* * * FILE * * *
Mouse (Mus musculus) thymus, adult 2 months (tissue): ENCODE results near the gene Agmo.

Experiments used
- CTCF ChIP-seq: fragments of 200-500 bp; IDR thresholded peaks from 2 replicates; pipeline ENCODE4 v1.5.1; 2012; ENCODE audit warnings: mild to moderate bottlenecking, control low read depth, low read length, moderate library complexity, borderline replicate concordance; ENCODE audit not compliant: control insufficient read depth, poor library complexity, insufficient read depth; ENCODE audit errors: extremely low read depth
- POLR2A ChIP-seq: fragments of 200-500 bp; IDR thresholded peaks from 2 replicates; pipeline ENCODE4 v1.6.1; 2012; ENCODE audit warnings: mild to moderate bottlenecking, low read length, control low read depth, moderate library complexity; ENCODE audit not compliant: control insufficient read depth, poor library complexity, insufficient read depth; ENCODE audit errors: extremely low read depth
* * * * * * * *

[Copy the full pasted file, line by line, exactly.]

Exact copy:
Mouse (Mus musculus) thymus, adult 2 months (tissue): ENCODE results near the gene Agmo.

Experiments used
- CTCF ChIP-seq: fragments of 200-500 bp; IDR thresholded peaks from 2 replicates; pipeline ENCODE4 v1.5.1; 2012; ENCODE audit warnings: mild to moderate bottlenecking, control low read depth, low read length, moderate library complexity, borderline replicate concordance; ENCODE audit not compliant: control insufficient read depth, poor library complexity, insufficient read depth; ENCODE audit errors: extremely low read depth
- POLR2A ChIP-seq: fragments of 200-500 bp; IDR thresholded peaks from 2 replicates; pipeline ENCODE4 v1.6.1; 2012; ENCODE audit warnings: mild to moderate bottlenecking, low read length, control low read depth, moderate library complexity; ENCODE audit not compliant: control insufficient read depth, poor library complexity, insufficient read depth; ENCODE audit errors: extremely low read depth